Britain’s start-ups already losing access to EU investment funds
More Brexit costs as Britain’s start-ups are set to lose access to significant EU investment funding.
Theresa May’s Brexit plans to take Britain out of the single market and out of the customs union will mean the country’s growing technology sector is likely to lose access to the European Investment Fund (EIF). The Financial Times reports the EIF accounts for more than a third of investment in venture capital funds based in the UK. So this would be no small loss.
And despite Britain’s withdrawal not actually due to take place until 2019, the FT reports that investment has already slowed. Speaking to the FT, Invest Europe Michael Collins said that the prime minister’s triggering of Article 50 “made it much more difficult for it [EIF] to back UK fund managers”. You can read the FT article for more on the implications of the loss.
In another report by the FT, Kadhim Shuber explains that one of the reasons it would be more difficult for the EIF to back British venture capital is that the fund needs to be “established” or “operating” in an eligible country. And by eligible, that means a country in the EU, EEA or a country participating in Horizon 2020. But the Tories want to take Britain out of all three.
The loss of EIF funding was also highlighted as a risk to small businesses across the country. City AM reports Federation of Small Businesses (FSB) national chairman Mike Cherry saying “EIF funds are particularly important for firms aspiring to grow, assisting firms looking to expand moderately as well as those seeking to scale-up”.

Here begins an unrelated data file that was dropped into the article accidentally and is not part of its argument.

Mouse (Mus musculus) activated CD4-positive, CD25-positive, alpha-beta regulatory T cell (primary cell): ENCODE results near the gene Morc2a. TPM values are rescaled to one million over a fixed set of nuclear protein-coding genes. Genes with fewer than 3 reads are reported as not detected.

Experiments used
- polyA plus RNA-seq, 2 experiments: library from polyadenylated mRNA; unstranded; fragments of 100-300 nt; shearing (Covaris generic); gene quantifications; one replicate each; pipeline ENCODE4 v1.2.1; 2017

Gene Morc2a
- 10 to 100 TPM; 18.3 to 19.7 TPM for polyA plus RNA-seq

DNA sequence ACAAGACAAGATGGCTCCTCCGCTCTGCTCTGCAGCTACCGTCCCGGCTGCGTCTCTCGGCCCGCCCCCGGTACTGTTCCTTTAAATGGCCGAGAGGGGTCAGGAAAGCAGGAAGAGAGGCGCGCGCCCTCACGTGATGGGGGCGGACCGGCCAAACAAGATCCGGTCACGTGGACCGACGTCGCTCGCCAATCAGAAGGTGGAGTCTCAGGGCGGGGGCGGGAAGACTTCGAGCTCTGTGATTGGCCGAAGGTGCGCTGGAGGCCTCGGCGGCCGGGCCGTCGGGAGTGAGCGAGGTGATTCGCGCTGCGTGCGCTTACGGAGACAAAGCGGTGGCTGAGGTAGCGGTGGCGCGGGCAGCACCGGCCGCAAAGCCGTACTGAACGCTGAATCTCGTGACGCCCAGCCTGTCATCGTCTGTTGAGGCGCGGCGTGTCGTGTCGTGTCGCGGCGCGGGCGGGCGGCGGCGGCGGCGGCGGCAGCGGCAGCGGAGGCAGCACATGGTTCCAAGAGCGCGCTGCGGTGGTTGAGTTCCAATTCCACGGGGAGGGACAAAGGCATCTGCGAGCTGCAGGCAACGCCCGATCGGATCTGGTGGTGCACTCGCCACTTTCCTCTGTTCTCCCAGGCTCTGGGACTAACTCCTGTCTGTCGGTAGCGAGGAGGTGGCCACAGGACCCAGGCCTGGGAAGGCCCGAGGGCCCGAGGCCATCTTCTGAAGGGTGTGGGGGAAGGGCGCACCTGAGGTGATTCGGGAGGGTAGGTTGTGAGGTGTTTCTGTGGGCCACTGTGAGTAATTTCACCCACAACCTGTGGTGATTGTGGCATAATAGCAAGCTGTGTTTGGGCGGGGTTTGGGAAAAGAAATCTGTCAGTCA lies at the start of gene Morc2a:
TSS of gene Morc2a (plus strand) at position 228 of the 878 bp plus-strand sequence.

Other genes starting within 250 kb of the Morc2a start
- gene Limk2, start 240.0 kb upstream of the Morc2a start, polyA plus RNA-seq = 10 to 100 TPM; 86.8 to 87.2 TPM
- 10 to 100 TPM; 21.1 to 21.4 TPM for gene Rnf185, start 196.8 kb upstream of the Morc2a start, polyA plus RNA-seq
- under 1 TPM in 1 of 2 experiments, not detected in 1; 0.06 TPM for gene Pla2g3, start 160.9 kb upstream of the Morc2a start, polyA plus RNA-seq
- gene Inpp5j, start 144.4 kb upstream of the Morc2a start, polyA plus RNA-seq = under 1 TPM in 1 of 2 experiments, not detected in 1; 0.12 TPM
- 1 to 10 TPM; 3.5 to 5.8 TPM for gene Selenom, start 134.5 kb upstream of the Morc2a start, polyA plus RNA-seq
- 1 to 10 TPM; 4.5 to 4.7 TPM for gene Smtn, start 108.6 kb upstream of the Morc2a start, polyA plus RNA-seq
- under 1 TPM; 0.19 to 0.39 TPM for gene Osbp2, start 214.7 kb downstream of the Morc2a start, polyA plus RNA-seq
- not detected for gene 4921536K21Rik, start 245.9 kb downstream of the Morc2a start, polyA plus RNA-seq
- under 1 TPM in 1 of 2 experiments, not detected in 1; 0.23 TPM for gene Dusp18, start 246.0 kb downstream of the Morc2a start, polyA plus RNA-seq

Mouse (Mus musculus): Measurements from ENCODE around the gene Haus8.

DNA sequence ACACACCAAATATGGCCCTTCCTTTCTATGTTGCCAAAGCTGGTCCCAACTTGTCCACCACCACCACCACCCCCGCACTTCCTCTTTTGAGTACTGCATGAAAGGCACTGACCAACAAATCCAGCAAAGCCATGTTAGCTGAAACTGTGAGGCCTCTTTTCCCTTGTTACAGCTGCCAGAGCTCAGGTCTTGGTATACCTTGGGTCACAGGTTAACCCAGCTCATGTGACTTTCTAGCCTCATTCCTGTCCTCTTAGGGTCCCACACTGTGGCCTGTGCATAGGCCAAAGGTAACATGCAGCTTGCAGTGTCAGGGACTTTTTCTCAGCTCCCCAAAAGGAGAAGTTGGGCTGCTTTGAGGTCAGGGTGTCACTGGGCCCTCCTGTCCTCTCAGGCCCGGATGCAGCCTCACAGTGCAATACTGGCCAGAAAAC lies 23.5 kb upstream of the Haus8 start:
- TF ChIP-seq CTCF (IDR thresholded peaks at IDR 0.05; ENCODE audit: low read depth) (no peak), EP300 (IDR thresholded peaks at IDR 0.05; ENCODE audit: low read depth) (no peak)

EIF funds are particularly important for firms aspiring to grow, assisting firms looking to expand moderately as well as those seeking to scale-up.
Mike Cherry, national chairman of FSB
Given that British businesses also risk losing the same access to its biggest trading market as it does as an EU member, it doesn’t bode well for attracting other investors to replace the EIF’s loss.
Could British Business Bank make up for EIF loss?
In the Autumn Statement, the chancellor Philip Hammond announced plans to put £400m into venture capital through the British Business Bank (BBB). But according to another City AM report, experts in the tech industry do not think it goes enough. City AM quotes KPMG’s Tech Growth practice co-head Patrick Imbach saying that it was “a drop in the ocean” compared to historic levels of investment to the start-up community.
The reality is £400m is a drop in the ocean when you look at historic levels of investment into the UK start-up community.
Patrick Imbach, Tech Growth practice co-head at KPMG
The FT’s report also notes that a key difference between the EIF and British Business Bank is that the latter “is not allowed to borrow in addition to funds committed by the government”. So whilst the additional investment via the BBB could go some way in plugging the gap left by the EIF, there are limits to it.
Away from money, another problem highlighted in City AM is if Brexit leads to a shrinking of the talent pool. Tech London Advocates founder Russ Shaw said the chancellor’s plans do not “address the tech sector’s number one issue – access to talent”. Shaw added that “financial incentives can only be successful if we have skilled workers that can use them to innovate and create value”.
Financial incentives can only be successful if we have skilled workers that can use them to innovate and create value
Russ Shaw, founder of Tech London Advocates
It’s a sentiment shared by many UK industries. Yet, in addition to Theresa May’s commitment to taking the UK out of the single market and customs union, she has also promised again to cut net migration down to the “tens of thousands”.